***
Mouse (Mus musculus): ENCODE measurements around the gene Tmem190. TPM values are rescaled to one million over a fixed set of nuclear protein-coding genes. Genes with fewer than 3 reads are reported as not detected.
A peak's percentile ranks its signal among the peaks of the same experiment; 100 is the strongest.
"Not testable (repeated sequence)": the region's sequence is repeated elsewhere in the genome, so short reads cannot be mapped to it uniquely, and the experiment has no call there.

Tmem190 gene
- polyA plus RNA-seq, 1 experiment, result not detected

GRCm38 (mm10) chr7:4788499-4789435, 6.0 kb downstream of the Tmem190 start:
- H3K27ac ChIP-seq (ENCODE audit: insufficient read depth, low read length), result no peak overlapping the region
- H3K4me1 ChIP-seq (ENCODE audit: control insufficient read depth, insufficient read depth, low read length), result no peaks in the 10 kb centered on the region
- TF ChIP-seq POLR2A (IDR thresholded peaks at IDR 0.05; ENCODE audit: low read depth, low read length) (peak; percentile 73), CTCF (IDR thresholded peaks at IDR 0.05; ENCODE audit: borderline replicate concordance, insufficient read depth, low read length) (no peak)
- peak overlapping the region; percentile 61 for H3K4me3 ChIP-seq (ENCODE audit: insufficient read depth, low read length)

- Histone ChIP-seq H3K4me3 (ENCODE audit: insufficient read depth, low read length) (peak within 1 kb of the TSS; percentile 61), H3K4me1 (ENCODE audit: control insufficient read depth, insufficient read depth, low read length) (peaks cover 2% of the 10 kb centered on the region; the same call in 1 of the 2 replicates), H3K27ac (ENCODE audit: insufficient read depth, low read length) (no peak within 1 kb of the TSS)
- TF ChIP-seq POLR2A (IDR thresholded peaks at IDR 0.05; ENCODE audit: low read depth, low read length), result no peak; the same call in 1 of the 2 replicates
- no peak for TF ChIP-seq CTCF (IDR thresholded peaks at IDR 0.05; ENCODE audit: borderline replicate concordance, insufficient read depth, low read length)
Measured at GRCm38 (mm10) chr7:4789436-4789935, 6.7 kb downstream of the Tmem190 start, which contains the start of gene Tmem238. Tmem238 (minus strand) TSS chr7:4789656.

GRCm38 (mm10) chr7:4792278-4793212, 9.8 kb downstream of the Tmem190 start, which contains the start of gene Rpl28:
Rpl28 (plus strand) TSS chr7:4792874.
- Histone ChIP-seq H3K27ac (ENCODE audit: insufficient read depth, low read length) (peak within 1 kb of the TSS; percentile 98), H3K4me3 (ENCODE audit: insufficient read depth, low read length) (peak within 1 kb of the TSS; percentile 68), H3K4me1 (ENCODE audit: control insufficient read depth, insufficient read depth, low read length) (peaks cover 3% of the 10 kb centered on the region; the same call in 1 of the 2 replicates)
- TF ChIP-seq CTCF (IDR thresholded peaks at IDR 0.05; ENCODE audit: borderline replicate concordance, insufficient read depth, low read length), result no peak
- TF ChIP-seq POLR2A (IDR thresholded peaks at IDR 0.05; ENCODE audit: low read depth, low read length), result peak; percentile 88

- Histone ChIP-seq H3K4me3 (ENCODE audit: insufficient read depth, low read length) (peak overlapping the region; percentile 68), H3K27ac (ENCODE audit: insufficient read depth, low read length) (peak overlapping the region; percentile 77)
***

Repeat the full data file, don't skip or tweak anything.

Mouse (Mus musculus): ENCODE measurements around the gene Tmem190. TPM values are rescaled to one million over a fixed set of nuclear protein-coding genes. Genes with fewer than 3 reads are reported as not detected.
A peak's percentile ranks its signal among the peaks of the same experiment; 100 is the strongest.
"Not testable (repeated sequence)": the region's sequence is repeated elsewhere in the genome, so short reads cannot be mapped to it uniquely, and the experiment has no call there.

Tmem190 gene
- polyA plus RNA-seq, 1 experiment, result not detected

GRCm38 (mm10) chr7:4788499-4789435, 6.0 kb downstream of the Tmem190 start:
- H3K27ac ChIP-seq (ENCODE audit: insufficient read depth, low read length), result no peak overlapping the region
- H3K4me1 ChIP-seq (ENCODE audit: control insufficient read depth, insufficient read depth, low read length), result no peaks in the 10 kb centered on the region
- TF ChIP-seq POLR2A (IDR thresholded peaks at IDR 0.05; ENCODE audit: low read depth, low read length) (peak; percentile 73), CTCF (IDR thresholded peaks at IDR 0.05; ENCODE audit: borderline replicate concordance, insufficient read depth, low read length) (no peak)
- peak overlapping the region; percentile 61 for H3K4me3 ChIP-seq (ENCODE audit: insufficient read depth, low read length)

- Histone ChIP-seq H3K4me3 (ENCODE audit: insufficient read depth, low read length) (peak within 1 kb of the TSS; percentile 61), H3K4me1 (ENCODE audit: control insufficient read depth, insufficient read depth, low read length) (peaks cover 2% of the 10 kb centered on the region; the same call in 1 of the 2 replicates), H3K27ac (ENCODE audit: insufficient read depth, low read length) (no peak within 1 kb of the TSS)
- TF ChIP-seq POLR2A (IDR thresholded peaks at IDR 0.05; ENCODE audit: low read depth, low read length), result no peak; the same call in 1 of the 2 replicates
- no peak for TF ChIP-seq CTCF (IDR thresholded peaks at IDR 0.05; ENCODE audit: borderline replicate concordance, insufficient read depth, low read length)
Measured at GRCm38 (mm10) chr7:4789436-4789935, 6.7 kb downstream of the Tmem190 start, which contains the start of gene Tmem238. Tmem238 (minus strand) TSS chr7:4789656.

GRCm38 (mm10) chr7:4792278-4793212, 9.8 kb downstream of the Tmem190 start, which contains the start of gene Rpl28:
Rpl28 (plus strand) TSS chr7:4792874.
- Histone ChIP-seq H3K27ac (ENCODE audit: insufficient read depth, low read length) (peak within 1 kb of the TSS; percentile 98), H3K4me3 (ENCODE audit: insufficient read depth, low read length) (peak within 1 kb of the TSS; percentile 68), H3K4me1 (ENCODE audit: control insufficient read depth, insufficient read depth, low read length) (peaks cover 3% of the 10 kb centered on the region; the same call in 1 of the 2 replicates)
- TF ChIP-seq CTCF (IDR thresholded peaks at IDR 0.05; ENCODE audit: borderline replicate concordance, insufficient read depth, low read length), result no peak
- TF ChIP-seq POLR2A (IDR thresholded peaks at IDR 0.05; ENCODE audit: low read depth, low read length), result peak; percentile 88

- Histone ChIP-seq H3K4me3 (ENCODE audit: insufficient read depth, low read length) (peak overlapping the region; percentile 68), H3K27ac (ENCODE audit: insufficient read depth, low read length) (peak overlapping the region; percentile 77)